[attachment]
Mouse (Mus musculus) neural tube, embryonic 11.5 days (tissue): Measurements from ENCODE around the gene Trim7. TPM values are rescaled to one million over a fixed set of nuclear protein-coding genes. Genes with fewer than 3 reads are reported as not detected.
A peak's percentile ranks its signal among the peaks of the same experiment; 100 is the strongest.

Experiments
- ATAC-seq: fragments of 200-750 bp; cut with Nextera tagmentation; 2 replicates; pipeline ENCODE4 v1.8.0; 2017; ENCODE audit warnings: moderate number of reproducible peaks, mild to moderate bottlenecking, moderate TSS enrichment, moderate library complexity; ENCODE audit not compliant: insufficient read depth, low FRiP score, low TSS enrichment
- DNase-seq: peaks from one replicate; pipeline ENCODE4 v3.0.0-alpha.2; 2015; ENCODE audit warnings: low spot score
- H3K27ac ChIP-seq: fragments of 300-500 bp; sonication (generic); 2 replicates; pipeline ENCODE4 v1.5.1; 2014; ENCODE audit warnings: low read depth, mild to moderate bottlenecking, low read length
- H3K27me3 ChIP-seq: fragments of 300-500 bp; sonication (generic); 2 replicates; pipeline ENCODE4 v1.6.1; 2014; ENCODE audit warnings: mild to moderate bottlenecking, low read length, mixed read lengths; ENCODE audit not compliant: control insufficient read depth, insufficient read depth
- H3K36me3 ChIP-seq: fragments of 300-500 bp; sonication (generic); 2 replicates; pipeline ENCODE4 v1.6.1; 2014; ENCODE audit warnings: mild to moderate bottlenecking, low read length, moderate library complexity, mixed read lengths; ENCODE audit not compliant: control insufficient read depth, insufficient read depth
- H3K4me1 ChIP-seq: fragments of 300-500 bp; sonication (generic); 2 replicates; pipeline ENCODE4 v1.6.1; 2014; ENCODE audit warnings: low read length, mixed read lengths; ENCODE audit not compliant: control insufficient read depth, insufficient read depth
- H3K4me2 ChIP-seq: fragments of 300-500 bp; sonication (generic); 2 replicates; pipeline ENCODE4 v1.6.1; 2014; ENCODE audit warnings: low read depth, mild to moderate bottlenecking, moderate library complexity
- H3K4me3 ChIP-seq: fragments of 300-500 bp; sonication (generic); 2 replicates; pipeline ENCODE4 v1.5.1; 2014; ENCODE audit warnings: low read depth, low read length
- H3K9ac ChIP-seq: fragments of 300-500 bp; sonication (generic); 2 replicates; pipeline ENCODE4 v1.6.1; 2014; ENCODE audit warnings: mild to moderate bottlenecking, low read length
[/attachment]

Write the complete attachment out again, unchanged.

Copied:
Mouse (Mus musculus) neural tube, embryonic 11.5 days (tissue): Measurements from ENCODE around the gene Trim7. TPM values are rescaled to one million over a fixed set of nuclear protein-coding genes. Genes with fewer than 3 reads are reported as not detected.
A peak's percentile ranks its signal among the peaks of the same experiment; 100 is the strongest.

Experiments
- ATAC-seq: fragments of 200-750 bp; cut with Nextera tagmentation; 2 replicates; pipeline ENCODE4 v1.8.0; 2017; ENCODE audit warnings: moderate number of reproducible peaks, mild to moderate bottlenecking, moderate TSS enrichment, moderate library complexity; ENCODE audit not compliant: insufficient read depth, low FRiP score, low TSS enrichment
- DNase-seq: peaks from one replicate; pipeline ENCODE4 v3.0.0-alpha.2; 2015; ENCODE audit warnings: low spot score
- H3K27ac ChIP-seq: fragments of 300-500 bp; sonication (generic); 2 replicates; pipeline ENCODE4 v1.5.1; 2014; ENCODE audit warnings: low read depth, mild to moderate bottlenecking, low read length
- H3K27me3 ChIP-seq: fragments of 300-500 bp; sonication (generic); 2 replicates; pipeline ENCODE4 v1.6.1; 2014; ENCODE audit warnings: mild to moderate bottlenecking, low read length, mixed read lengths; ENCODE audit not compliant: control insufficient read depth, insufficient read depth
- H3K36me3 ChIP-seq: fragments of 300-500 bp; sonication (generic); 2 replicates; pipeline ENCODE4 v1.6.1; 2014; ENCODE audit warnings: mild to moderate bottlenecking, low read length, moderate library complexity, mixed read lengths; ENCODE audit not compliant: control insufficient read depth, insufficient read depth
- H3K4me1 ChIP-seq: fragments of 300-500 bp; sonication (generic); 2 replicates; pipeline ENCODE4 v1.6.1; 2014; ENCODE audit warnings: low read length, mixed read lengths; ENCODE audit not compliant: control insufficient read depth, insufficient read depth
- H3K4me2 ChIP-seq: fragments of 300-500 bp; sonication (generic); 2 replicates; pipeline ENCODE4 v1.6.1; 2014; ENCODE audit warnings: low read depth, mild to moderate bottlenecking, moderate library complexity
- H3K4me3 ChIP-seq: fragments of 300-500 bp; sonication (generic); 2 replicates; pipeline ENCODE4 v1.5.1; 2014; ENCODE audit warnings: low read depth, low read length
- H3K9ac ChIP-seq: fragments of 300-500 bp; sonication (generic); 2 replicates; pipeline ENCODE4 v1.6.1; 2014; ENCODE audit warnings: mild to moderate bottlenecking, low read length